The Court of Justice of the European Union has scored a big win for consumers, and more specifically gamers today, ruling that publishers cannot stop you from reselling, at least once, games purchased via online download.
“An author of software cannot oppose the resale of his ‘used’ licences allowing the use of his programs downloaded from the internet,” reads a snippet from the ruling.
The Court went on to state the exclusive right of distribution of a copy of a computer program covered by the license is “exhausted on its first sale”.
This means if your country is part of the European Union, you are free to sell downloaded games from any digital platform including the venerable ones like Valve’s Steam and EA’s Origin – no matter what end user agreement has been signed.
“Therefore, even if the licence agreement prohibits a further transfer, the rightholder can no longer oppose the resale of that copy,” the ruling continued.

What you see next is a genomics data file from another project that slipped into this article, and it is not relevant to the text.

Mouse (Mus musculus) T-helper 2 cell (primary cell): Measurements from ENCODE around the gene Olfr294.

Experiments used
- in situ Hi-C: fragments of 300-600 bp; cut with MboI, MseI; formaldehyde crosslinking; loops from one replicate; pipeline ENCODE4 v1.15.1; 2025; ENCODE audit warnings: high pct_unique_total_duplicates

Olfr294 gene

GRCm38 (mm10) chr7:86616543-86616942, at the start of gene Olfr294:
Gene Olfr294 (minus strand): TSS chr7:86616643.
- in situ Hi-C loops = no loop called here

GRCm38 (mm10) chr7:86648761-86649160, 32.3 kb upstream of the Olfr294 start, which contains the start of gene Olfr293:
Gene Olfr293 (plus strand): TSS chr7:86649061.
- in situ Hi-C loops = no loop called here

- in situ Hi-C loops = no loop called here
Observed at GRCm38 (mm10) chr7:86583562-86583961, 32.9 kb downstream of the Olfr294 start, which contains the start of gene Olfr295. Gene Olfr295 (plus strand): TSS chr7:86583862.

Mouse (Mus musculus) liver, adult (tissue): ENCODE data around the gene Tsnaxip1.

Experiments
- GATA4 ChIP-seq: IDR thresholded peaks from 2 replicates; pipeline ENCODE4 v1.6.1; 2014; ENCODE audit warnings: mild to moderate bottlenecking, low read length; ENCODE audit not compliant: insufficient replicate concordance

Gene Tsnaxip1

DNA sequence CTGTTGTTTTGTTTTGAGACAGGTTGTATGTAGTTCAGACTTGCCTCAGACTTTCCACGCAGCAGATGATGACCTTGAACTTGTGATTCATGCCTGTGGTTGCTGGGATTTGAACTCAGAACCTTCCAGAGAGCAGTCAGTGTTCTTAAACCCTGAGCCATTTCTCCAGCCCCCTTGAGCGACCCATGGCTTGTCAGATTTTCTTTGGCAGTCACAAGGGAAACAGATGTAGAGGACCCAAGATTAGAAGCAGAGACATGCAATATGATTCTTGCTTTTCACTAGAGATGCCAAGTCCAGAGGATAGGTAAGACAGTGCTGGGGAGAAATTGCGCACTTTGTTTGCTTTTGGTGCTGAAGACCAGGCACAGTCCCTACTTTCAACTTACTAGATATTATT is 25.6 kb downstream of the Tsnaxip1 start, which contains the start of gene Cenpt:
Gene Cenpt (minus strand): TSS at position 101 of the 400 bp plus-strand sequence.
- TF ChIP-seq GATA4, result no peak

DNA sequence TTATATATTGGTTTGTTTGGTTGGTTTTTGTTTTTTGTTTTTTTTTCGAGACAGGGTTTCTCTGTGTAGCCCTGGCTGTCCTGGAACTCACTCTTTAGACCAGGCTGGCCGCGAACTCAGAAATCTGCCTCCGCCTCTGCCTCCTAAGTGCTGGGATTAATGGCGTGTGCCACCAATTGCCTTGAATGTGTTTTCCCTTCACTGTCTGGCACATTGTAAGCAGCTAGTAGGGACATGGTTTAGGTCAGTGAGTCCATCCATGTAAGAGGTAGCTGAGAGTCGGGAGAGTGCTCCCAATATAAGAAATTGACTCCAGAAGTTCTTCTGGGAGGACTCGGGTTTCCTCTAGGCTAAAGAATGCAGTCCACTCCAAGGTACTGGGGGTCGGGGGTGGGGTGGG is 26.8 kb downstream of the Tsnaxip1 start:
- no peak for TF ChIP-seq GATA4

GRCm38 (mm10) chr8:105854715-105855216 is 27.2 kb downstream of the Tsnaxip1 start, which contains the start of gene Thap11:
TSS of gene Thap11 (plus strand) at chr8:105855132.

It goes on to suggest that if you purchase a used game from your friend, you have the right to download said game from the publisher’s website: “Therefore the new acquirer of the user licence, such as a customer of UsedSoft, may, as a lawful acquirer of the corrected and updated copy of the computer program concerned, download that copy from the copyright holder’s website,” the Court said.
This piece of news has huge implications for European gamers, implications we’re happy weighs in the favor of the people and not the big conglomerates.
Valve and EA will have to make changes to their websites to reflect today’s ruling.